"They're delayed in some ways because of how long they were conjoined, but we're hopeful they'll make up for lost time," says dad Riley Delaney
In the past two-and-a-half-years since Erin and Abby Delaney were born conjoined at the head, they’ve been on a roller coaster ride of a lifetime.
After their birth on July 24, 2016 — followed by 10 months of planning, consultations and preliminary surgeries — they were successfully separated after an 11-hour procedure at Children’s Hospital of Philadelphia, making the then 10-month-old twins one of the youngest separations ever.
As parents Heather and Riley Delaney, of Mooresville, North Carolina, look back on their journey in this week’s issue of PEOPLE, Riley, 26, is reminded how “grateful” they are.
“I can’t imagine our lives without them now,” says Heather, 29. “They made our lives complete.”
The surgery was risky on many levels, but the biggest concern was that the girls shared a superior sagittal sinus — the large blood vessel that carries the majority of the blood from the brain.
“A lot of the time one of the twins who are connected this way dies in surgery,” said lead neurosurgeon Dr. Gregory Heuer. “We easily could have lost them.”
But after two months in the intensive care unit, followed by another two months in inpatient rehabilitation, they finally went home before Thanksgiving in 2017.
To help with the costs that continue to accumulate today, the family created a GoFundMe page that has since raised more than $33,000.
The twins are not out of the woods just yet — and have many more years of therapy ahead — but their parents say they have come far. Three times a week the girls go to sessions to work on improving their motor, speech and eating skills, and once a week a therapist comes to their house.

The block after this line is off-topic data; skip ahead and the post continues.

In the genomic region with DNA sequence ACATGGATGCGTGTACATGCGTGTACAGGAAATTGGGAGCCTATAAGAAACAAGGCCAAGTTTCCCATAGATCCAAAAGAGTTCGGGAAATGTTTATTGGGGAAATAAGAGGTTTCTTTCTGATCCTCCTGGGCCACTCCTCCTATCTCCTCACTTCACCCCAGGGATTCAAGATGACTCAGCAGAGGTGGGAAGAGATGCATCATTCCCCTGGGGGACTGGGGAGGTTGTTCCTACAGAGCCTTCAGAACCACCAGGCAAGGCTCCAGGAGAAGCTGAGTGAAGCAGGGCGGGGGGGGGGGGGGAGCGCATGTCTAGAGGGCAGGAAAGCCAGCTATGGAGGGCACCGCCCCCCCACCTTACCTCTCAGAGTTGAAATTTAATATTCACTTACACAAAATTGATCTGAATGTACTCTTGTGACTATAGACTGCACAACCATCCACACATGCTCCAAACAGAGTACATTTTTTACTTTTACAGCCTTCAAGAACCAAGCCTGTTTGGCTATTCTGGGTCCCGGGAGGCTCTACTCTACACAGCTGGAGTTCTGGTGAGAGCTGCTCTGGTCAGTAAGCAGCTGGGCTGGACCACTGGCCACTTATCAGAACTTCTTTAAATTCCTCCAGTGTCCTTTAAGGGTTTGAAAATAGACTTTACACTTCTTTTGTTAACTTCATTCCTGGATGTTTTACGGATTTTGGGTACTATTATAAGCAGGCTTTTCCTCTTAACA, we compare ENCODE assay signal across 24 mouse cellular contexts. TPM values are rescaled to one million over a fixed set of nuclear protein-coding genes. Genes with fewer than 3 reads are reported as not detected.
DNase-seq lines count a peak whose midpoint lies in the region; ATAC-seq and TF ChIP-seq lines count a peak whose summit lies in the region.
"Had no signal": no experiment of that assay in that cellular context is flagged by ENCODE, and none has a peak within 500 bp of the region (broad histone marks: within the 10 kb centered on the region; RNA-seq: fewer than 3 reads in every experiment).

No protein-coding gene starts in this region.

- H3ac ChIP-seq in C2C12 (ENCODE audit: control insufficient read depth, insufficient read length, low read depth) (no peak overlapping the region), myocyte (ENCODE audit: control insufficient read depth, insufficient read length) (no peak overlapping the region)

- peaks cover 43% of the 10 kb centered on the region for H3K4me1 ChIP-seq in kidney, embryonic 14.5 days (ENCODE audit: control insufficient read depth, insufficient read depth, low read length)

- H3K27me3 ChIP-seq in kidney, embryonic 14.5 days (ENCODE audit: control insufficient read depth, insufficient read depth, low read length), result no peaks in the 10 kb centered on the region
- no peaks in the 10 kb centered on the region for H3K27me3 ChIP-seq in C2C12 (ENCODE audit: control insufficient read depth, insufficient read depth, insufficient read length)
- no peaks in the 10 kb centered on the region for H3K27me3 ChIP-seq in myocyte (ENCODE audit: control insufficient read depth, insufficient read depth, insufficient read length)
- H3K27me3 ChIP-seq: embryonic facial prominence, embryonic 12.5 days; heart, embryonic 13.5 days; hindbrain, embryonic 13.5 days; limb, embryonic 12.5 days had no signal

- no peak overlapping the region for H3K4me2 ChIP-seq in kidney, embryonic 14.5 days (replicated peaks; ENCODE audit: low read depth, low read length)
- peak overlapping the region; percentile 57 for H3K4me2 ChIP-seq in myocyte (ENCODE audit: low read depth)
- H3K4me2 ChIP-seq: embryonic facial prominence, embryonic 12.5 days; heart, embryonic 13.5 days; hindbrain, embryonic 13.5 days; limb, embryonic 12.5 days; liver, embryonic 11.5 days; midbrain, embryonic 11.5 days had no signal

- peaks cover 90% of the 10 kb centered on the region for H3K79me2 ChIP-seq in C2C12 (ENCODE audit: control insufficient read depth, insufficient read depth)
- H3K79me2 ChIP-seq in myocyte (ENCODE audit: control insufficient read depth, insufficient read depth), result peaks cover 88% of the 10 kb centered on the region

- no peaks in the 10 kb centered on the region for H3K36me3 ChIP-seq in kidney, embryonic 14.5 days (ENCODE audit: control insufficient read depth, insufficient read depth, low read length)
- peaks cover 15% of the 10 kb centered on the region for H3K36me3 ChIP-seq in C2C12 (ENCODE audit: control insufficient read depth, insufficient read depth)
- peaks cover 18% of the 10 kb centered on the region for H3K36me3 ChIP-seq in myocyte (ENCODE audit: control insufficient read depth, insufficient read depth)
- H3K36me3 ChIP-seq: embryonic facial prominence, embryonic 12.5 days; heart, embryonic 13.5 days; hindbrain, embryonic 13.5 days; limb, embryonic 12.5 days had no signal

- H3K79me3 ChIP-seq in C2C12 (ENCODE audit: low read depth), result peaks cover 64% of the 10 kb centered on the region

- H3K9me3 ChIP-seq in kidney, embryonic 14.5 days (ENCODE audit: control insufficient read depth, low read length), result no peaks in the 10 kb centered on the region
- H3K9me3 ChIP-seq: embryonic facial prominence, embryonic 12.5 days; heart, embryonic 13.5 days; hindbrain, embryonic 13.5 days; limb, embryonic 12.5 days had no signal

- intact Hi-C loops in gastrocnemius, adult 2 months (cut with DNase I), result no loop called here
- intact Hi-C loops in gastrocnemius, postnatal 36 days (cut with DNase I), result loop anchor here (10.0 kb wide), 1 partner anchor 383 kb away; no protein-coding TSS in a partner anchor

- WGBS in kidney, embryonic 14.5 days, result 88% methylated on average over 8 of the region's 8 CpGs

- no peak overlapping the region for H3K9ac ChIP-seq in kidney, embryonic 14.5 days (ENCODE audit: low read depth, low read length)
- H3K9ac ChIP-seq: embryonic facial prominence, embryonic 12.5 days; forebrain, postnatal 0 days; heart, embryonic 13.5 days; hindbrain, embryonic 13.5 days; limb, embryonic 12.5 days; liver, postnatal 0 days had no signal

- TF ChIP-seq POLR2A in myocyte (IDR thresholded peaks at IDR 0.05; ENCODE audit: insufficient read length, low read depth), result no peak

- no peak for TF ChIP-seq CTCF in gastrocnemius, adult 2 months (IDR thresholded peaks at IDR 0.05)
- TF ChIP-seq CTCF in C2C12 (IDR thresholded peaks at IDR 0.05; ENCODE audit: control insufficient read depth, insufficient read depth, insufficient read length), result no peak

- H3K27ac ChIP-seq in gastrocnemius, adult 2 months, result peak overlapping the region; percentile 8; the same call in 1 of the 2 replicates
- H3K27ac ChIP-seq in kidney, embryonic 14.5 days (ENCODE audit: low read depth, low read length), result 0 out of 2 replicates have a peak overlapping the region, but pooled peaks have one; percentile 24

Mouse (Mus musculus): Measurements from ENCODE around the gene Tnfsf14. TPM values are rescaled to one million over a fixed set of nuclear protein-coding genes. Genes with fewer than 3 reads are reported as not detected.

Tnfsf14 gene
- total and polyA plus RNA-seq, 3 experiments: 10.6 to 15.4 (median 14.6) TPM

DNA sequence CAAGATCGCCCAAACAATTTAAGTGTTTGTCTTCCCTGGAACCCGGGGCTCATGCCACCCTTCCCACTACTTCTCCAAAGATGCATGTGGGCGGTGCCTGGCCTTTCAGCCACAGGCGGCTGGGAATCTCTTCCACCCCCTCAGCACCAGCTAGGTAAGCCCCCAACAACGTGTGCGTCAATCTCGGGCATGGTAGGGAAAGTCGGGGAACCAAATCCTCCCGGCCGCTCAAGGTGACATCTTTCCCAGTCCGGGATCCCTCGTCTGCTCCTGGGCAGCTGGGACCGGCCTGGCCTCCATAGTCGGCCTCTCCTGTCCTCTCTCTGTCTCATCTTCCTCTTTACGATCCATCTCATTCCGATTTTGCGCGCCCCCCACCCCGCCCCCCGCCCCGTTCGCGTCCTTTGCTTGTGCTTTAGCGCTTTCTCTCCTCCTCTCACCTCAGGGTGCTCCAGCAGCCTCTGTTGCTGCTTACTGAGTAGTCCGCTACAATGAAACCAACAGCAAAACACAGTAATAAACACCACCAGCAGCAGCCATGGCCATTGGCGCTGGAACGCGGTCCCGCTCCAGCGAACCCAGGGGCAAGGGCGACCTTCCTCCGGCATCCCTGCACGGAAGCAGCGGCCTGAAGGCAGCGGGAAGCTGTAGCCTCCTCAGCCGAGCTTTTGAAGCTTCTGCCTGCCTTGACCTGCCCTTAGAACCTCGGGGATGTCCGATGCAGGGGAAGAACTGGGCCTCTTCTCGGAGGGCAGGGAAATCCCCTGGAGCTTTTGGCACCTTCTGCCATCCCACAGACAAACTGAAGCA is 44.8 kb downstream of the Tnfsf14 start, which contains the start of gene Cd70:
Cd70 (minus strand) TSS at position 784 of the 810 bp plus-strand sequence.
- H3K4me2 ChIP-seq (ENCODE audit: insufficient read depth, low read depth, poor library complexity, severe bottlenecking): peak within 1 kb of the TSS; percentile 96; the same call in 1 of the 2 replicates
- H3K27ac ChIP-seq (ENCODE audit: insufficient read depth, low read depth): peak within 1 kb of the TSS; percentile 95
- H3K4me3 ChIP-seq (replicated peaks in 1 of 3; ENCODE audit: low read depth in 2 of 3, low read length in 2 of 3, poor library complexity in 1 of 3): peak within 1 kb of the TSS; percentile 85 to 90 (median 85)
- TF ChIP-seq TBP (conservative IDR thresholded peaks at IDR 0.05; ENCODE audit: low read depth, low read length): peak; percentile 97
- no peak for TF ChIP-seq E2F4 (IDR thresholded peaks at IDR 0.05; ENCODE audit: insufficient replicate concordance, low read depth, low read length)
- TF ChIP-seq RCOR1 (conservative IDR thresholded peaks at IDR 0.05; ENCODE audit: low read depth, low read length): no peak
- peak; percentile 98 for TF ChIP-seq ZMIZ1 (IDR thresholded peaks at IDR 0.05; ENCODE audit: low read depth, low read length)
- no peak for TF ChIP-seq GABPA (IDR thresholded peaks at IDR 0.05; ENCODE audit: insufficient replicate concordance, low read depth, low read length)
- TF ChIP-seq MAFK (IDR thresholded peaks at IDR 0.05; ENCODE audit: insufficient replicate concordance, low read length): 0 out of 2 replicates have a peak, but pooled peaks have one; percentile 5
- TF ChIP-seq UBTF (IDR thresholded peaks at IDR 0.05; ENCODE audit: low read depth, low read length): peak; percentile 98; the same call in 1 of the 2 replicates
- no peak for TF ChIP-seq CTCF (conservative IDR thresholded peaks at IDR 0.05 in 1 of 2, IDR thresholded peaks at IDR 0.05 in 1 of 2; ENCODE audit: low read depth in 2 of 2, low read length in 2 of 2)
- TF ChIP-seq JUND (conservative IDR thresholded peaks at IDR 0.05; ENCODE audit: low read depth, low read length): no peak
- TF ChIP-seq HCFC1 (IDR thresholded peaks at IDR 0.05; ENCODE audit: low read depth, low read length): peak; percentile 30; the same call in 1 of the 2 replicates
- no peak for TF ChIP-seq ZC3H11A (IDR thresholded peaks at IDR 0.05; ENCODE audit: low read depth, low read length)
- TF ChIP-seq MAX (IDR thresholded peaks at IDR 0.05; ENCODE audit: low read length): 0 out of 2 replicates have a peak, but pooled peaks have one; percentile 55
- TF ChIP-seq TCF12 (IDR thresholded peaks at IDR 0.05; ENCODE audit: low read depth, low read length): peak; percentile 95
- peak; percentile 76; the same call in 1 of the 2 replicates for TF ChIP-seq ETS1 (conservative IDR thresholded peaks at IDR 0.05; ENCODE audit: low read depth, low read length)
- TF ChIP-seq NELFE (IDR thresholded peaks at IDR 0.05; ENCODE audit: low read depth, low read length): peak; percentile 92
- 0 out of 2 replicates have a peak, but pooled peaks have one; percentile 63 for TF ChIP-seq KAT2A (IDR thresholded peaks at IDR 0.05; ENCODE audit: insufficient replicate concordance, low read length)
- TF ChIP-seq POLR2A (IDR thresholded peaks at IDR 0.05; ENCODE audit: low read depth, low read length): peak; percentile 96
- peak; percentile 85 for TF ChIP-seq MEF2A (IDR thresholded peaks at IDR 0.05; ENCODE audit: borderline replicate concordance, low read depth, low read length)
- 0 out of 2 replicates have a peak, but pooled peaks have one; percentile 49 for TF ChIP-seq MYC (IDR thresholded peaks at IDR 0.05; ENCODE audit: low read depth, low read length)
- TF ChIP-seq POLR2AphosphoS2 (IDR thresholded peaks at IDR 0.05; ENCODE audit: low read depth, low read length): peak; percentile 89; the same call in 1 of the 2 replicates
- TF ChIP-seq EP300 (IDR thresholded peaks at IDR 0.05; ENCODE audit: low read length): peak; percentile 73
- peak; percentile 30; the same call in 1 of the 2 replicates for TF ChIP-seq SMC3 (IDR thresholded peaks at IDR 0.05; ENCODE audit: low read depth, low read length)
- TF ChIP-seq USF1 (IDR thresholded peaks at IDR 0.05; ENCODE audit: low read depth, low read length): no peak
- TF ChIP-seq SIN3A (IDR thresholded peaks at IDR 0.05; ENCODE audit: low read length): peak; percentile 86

• For much more on the Delaney family’s story, pick up this week’s issue of PEOPLE, on newsstands Friday.
Erin, who has always been developmentally ahead of Abby, started crawling in July 2018 and will likely walk soon.
Abby, who has yet to crawl, “is so eager to be independent” and “shows such effort,” says Heather.
Even the smallest things, like learning how to eat on their own, is a “huge deal,” she adds.
Adds Riley, “They’re delayed in some ways because of how long they were conjoined, but we’re hopeful they’ll make up for lost time.”
Every moment with their girls, who are best friends, makes Heather and Riley more excited for the next.
“They each have their own unique personalities,” says Riley. “It’s so fun to watch them together.”
Erin is “very independent” and “a little attention hog,” says Heather, while Abby is “sassy” and “little miss snuggles.”
She adds: “They’re little fighters and miracles. They have a bright future ahead of them.”